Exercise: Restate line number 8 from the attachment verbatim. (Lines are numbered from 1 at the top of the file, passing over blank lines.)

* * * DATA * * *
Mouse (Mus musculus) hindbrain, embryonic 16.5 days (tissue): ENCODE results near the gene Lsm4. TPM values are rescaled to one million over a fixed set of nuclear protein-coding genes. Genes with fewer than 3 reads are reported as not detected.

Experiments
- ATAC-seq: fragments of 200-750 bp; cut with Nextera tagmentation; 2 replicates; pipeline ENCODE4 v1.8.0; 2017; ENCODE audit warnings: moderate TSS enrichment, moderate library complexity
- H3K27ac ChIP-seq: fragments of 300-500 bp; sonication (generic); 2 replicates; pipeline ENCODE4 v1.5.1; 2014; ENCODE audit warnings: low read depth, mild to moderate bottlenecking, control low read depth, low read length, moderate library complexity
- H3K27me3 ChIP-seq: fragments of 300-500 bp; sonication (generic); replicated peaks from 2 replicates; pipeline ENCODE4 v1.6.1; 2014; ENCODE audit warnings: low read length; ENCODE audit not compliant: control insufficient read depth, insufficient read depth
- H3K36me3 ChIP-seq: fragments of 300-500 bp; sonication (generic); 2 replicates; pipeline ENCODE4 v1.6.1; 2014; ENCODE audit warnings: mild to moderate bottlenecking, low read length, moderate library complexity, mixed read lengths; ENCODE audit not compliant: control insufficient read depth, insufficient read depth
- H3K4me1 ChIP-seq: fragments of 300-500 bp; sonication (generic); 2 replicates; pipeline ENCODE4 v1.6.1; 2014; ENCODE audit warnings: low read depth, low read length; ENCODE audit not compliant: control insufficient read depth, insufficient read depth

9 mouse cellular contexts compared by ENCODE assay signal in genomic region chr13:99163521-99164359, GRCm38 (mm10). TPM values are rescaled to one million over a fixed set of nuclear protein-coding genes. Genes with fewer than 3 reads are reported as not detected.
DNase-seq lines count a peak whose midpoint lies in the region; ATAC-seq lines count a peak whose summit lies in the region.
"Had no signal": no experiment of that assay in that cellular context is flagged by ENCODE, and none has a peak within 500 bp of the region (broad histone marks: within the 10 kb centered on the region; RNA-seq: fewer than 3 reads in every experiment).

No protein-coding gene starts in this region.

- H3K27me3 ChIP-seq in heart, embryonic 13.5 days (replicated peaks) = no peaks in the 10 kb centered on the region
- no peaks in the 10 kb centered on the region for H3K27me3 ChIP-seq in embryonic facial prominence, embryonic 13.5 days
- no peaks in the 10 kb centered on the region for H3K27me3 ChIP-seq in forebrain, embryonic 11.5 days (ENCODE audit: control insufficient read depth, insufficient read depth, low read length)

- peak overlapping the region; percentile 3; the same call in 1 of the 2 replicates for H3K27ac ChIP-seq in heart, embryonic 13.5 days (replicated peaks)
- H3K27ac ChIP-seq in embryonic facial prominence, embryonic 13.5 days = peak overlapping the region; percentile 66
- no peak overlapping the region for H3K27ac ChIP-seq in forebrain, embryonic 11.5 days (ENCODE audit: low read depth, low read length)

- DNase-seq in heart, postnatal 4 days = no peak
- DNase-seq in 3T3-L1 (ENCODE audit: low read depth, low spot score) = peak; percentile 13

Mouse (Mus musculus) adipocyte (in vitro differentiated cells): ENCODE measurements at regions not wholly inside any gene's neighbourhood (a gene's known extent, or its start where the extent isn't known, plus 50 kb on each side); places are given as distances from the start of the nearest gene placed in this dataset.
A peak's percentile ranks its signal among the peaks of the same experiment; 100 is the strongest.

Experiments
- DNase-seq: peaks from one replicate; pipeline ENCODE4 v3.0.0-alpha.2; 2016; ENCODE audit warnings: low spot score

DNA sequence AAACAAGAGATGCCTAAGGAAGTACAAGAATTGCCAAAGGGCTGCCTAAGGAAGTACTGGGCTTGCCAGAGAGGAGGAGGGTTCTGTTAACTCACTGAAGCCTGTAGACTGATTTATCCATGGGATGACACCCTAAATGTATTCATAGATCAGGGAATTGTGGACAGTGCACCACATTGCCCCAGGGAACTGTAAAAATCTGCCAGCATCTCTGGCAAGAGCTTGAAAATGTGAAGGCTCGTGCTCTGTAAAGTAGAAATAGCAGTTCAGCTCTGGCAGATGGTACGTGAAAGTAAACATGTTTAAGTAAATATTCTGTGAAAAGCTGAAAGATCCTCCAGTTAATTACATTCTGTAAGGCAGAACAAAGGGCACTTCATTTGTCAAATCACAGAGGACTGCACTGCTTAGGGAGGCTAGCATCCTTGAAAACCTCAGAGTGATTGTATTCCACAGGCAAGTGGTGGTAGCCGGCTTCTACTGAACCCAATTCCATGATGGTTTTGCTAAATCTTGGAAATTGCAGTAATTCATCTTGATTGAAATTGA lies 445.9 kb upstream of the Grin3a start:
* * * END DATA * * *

9 mouse cellular contexts compared by ENCODE assay signal in genomic region chr13:99163521-99164359, GRCm38 (mm10). TPM values are rescaled to one million over a fixed set of nuclear protein-coding genes. Genes with fewer than 3 reads are reported as not detected.